Murasaki Shikibu (978~1021 AD) 紫 式部, “The Tale of Genji 源氏物語 , 1008 AD was the first novel in the World History; and, the topic of an earlier blog post.
Miguel Cervantes, “Don Quixote”, 1605 which was the first novel in a “Western” language (Spanish).
and, the topic of an earlier blog post.
Daniel Defoe (1661-1731), “Robinson Crusoe”, 1719 which was the earliest novel in the English language. and, the topic of an earlier blog post.
Here I present: Mikhail Bakhtin (1895-1975), “Epic and Novel” in “Dialogic Imagination: Four Essays by M. M. Bakhtin”, year 1975, pages 3-40.
Mikhail Bakhtin wrote about the novel by comparison with the epic. The epic is the earlier literary device; and, the novel is the newly discovered literary form. The epic came from oral tradition of Prehistory that predates writing.
Ethnolinguistic identity refers to a subjective feeling of belonging or affiliation with a social group that is defined in terms of a common ethnic ancestry and a common language variety.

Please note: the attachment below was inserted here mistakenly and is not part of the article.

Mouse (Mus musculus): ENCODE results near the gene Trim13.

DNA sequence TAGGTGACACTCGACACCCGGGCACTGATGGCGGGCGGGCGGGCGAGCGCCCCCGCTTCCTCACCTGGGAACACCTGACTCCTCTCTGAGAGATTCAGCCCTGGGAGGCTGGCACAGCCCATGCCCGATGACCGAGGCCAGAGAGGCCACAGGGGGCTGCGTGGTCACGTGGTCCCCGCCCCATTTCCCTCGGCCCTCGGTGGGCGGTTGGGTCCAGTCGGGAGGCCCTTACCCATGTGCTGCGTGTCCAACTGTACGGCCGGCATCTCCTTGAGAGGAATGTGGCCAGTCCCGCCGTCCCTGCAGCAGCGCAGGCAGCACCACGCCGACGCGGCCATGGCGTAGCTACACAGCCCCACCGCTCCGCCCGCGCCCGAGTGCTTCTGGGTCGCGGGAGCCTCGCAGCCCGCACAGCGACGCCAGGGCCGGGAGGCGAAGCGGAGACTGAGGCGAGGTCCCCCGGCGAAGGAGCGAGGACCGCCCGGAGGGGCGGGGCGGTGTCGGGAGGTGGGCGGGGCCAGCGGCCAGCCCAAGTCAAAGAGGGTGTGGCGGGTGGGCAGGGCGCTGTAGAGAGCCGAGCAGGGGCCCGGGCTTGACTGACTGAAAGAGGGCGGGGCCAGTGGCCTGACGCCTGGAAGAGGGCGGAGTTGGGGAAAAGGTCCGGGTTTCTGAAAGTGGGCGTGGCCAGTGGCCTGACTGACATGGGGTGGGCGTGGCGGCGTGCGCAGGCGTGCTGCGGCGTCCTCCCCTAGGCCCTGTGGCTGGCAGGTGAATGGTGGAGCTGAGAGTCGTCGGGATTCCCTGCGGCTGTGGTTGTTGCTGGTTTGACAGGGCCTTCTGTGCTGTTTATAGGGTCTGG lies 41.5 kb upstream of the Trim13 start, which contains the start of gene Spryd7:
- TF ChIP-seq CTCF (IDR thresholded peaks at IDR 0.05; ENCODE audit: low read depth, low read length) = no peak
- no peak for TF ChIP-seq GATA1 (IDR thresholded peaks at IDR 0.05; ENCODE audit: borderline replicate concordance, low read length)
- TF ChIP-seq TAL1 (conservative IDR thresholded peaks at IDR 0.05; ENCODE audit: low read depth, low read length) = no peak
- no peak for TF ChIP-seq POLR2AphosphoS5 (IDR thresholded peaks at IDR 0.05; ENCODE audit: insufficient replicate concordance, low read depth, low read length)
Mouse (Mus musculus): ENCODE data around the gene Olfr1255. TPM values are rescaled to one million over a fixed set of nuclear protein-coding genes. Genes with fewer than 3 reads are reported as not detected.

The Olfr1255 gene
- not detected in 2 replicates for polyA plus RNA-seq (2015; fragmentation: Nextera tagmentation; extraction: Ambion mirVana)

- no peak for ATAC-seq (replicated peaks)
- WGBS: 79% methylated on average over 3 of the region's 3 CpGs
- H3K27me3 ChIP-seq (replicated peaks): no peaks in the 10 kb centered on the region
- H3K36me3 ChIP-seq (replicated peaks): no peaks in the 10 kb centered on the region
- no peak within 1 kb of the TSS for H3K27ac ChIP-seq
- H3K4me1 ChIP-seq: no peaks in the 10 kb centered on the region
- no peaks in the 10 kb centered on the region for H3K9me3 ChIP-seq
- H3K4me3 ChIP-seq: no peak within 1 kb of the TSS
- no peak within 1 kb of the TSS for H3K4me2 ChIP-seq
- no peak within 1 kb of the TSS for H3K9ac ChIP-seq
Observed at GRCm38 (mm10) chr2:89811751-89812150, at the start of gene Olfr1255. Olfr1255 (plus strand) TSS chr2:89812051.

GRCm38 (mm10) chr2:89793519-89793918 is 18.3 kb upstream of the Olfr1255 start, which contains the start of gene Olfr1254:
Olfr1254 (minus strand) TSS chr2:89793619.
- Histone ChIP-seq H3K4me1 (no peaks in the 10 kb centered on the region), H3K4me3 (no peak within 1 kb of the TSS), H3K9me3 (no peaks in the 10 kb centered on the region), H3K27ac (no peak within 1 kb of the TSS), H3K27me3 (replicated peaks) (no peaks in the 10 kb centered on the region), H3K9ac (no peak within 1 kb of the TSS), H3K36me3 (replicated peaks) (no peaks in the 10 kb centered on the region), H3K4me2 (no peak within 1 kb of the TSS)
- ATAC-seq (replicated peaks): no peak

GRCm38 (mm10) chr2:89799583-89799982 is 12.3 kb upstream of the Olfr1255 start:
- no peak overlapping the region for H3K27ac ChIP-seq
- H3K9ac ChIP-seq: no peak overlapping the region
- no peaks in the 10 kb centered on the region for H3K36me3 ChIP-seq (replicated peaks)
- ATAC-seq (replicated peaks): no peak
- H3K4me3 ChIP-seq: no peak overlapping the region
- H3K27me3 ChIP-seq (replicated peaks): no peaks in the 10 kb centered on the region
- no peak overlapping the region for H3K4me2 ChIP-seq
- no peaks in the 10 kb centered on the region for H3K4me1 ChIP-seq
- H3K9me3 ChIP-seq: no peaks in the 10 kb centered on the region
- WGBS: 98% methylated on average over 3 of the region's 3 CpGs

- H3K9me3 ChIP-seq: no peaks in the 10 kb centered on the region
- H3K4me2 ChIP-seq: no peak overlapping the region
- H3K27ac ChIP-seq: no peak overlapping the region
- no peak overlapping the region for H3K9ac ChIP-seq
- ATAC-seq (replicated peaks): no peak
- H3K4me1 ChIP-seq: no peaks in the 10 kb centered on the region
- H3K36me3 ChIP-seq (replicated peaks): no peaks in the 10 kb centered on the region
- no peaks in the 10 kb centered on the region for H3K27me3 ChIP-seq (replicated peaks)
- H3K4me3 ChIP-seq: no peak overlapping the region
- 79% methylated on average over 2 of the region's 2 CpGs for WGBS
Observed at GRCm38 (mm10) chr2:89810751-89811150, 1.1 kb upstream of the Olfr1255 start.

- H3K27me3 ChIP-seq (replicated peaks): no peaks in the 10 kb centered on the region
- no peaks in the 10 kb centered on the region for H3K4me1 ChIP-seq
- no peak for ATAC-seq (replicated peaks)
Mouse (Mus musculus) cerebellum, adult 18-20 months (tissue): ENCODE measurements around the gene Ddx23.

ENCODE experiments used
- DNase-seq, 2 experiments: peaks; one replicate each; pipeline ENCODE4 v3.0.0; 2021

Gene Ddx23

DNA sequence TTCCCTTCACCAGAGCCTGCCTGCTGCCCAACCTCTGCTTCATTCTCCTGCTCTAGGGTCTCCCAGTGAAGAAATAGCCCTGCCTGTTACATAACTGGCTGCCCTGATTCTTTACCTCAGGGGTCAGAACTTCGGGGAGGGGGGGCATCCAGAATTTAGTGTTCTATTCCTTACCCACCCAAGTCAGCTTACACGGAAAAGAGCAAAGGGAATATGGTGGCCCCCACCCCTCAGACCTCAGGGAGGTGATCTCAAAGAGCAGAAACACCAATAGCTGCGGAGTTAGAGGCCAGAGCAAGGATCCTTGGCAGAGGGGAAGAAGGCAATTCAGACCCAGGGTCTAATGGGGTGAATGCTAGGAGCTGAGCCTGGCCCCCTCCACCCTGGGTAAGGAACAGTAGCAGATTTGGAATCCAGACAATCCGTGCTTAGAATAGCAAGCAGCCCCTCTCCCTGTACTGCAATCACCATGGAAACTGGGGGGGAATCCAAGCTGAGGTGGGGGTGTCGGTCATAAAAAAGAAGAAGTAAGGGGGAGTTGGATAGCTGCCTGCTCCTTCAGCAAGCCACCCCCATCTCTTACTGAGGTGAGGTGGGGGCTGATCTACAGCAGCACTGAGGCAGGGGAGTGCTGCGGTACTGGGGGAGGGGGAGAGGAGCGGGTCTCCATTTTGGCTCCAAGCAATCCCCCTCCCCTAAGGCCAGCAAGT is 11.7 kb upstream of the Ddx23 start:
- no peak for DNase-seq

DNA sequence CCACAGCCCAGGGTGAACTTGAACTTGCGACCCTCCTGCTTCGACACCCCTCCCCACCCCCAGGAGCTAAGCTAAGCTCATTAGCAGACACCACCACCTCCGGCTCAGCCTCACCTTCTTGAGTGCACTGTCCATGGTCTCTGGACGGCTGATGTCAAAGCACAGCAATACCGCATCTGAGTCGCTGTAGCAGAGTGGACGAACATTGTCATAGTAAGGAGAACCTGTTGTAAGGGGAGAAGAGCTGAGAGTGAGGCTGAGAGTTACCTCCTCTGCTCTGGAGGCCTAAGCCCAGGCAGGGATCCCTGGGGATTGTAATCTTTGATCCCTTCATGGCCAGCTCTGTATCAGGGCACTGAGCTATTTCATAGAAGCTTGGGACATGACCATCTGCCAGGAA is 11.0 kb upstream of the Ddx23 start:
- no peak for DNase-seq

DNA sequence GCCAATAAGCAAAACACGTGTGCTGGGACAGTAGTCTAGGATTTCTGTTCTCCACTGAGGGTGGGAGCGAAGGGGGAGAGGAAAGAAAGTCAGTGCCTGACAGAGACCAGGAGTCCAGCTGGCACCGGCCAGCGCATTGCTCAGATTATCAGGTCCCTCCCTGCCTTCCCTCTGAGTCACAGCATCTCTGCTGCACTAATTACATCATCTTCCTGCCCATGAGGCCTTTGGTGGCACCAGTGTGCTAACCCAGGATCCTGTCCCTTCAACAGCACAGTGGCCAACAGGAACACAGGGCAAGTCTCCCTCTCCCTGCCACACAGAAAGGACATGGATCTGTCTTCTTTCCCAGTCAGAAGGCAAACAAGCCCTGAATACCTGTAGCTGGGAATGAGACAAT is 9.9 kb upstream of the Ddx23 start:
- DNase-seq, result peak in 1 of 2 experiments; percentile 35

Shown BELOW in schematic diagram as: anthropology-history-biography-novel-epic as a single ethnolinguistic identity idea.
What is machinery in epic poem?
In most of the famous epics, “machinery” consists in supernatural beings like gods and angels who play a vital role on the poems thus showing that the human world is not independent and that supernatural powers have an important bearing in this world.
Here I presented: Mikhail Bakhtin (1895-1975), “Epic and Novel”, 1975 an essay on the genre of the novel.
The novel can be dated in history: Murasaki Shikibu (1008 AD), Miguel Cervantes (1605 AD), and Daniel Defoe (1719 AD); however, the novel as a literary genre is incomplete.
The epic genre in comparison with the novel genre is complete. The epic is characterized by three constitutive features: (1.) a national epic past serves as the subject of the epic, (2.) a national tradition serves as the source of the epic, (3.) an absolute epic distance separates the epic world from contemporary reality, that is, from the time of the singer (author and his audience) lives.
We encounter the epic as a genre that has not only long since completed its development, but one that is antiquated.
The forces that define the novel genre are at work before our very eyes: the birth and development of the novel as a genre takes place in the full light of the historical day.